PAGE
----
Tundra Swan                              Cygnus columbianus

Trumpeter Swan                        Cygnus buccinator

Canada Goose                           Branta canadensis                        Y (and rearing)

Mallard                                         Anas platyrhynchos                     Y (and rearing)

Gadwall                                        Anas strepera

Green-winged teal                     Anas crecca

American wigeon                      Anas americana

Eurasian wigeon                       Anas penlope

Northern pintail                          Anas acuta

Northern shoveler                     Anas clypeata         

Wood duck                                  Aix sponsa                                    Y

Ring-neck duck                          Aythya collaris                              Y

Greater scaup                             Aythya marila                                Y

Common goldeneye                 Bucephala clangula                      Y

Bufflehead                                   Bucephala albeola                        Y

Common merganser                Bucephala albeola                        Y (and rearing)

Hooded merganser                   Lophodytes cucullatus                Y

American Coot                           Fulica americanna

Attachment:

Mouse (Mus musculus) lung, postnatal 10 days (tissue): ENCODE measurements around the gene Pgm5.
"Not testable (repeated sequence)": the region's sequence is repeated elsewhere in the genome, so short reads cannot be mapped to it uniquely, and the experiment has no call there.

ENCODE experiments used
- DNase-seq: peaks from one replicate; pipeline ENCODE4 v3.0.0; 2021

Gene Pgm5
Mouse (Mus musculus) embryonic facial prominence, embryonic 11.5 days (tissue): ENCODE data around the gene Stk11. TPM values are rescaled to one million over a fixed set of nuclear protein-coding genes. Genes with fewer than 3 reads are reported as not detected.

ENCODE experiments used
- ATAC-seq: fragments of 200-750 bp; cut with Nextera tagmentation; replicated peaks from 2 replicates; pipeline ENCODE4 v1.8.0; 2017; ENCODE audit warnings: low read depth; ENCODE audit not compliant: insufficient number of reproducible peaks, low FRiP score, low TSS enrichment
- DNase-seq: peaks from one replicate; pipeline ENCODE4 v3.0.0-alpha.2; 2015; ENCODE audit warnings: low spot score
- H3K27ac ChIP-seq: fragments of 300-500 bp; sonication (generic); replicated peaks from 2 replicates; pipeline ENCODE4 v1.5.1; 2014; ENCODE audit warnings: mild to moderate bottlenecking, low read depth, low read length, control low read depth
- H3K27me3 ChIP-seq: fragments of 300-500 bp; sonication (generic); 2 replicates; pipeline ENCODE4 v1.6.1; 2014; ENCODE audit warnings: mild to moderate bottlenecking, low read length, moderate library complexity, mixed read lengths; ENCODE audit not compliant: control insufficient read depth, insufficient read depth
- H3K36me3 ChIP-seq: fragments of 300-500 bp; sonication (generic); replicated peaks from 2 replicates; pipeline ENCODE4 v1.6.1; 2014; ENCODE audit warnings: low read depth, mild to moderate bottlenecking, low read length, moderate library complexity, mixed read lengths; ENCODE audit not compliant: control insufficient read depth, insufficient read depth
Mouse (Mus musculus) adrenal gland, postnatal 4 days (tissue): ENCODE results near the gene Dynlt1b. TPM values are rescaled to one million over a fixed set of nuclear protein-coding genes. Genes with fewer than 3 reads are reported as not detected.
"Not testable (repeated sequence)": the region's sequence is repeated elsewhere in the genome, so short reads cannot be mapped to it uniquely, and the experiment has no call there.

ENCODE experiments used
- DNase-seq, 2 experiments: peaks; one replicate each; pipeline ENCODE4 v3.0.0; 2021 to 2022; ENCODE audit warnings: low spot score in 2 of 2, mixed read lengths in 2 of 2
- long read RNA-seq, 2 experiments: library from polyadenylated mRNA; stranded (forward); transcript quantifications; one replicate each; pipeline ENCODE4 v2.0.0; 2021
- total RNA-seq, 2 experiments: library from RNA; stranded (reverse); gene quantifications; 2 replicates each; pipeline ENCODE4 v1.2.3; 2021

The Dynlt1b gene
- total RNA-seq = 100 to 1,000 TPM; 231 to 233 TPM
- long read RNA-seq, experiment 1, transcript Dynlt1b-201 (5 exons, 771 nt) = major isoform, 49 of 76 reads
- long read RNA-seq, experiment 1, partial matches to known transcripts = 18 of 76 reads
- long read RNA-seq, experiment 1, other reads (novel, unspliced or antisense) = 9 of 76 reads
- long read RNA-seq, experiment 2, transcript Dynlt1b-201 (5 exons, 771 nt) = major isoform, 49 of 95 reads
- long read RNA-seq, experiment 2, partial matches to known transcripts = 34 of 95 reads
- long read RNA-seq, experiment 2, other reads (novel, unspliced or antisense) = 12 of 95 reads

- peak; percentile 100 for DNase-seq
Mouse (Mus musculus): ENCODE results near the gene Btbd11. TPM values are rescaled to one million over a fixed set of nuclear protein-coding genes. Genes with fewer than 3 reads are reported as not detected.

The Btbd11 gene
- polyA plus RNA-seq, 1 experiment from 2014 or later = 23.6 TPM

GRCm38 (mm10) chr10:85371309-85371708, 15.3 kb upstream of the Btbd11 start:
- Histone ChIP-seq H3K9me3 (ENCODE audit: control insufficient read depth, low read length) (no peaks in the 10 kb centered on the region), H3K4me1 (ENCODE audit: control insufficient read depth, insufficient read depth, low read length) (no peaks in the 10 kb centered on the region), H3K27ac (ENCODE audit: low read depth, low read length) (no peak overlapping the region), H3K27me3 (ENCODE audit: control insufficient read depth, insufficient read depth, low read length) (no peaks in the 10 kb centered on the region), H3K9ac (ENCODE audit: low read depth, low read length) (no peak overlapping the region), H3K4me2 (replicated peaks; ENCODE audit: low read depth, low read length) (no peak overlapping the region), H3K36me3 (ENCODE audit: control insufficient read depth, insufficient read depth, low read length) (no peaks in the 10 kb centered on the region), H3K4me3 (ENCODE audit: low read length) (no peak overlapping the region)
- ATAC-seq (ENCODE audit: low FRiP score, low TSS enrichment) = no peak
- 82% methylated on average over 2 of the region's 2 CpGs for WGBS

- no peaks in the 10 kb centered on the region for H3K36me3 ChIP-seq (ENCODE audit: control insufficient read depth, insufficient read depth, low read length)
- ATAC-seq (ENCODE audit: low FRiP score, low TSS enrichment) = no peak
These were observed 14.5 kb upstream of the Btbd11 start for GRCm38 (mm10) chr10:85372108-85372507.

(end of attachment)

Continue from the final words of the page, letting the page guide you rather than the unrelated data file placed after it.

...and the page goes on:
Spotted sandpiper                     Acitits macularia

Osprey                                          Pandion haliaetus

Belted Kingfisher                       Ceyrle alcyon

Note: The above list is of waterfowl observed by Martha Jordan in 1994 and 1995. That does not necessarily mean it is the only waterfowl that use or nest around the lakes. This survey was paid for by the park service, but left out of their EIS (for obvious reasons).

Canadian   Honkers on Lk Aldwell

Strange supporters

Why does the Audubon Society and other groups calling themselves “environmental"  support this fiasco?

Reliable reports indicate spotted owls nest in the area.

The cost to salmon

The Elwha dams, unlike most hydro-electric dams, are operated on a “run of the river” basis. That is, they are normally run in such a fashion that the outflow is as nearly as possible identical to the inflow - giving the lakes a normal water level. However, in dry summers, extra water is spilled to help the salmon runs. When the dams are out, where will this extra water come from?

The dams produce an average of 19 megawatts of electrical power. They do this with nearly century old equipment. With modern equipment, they could produce much more.

Cost may include someone's well

Bottom pressure on Lake Mills is in excess of 8700 lbs per square foot. Geologic maps show a fault line running diagonally across the lake. Logic says this amount of pressure is forcing water into the fault and then into an acquifer. Who’s well will go dry when the lake is drained?

The magnificent claims by the dam buster group that 400,000 salmon will return to the Elwha after the dams are removed, consists primarily of pink and chum salmon.   These fish do not rear in a river. They just hatch out and drift down to salt water. Hence they can be hatched in any stream and do not need the Elwha’s resources.  .  .  .  .  .JMC          

Questions or comments?     Email Marv Chastain at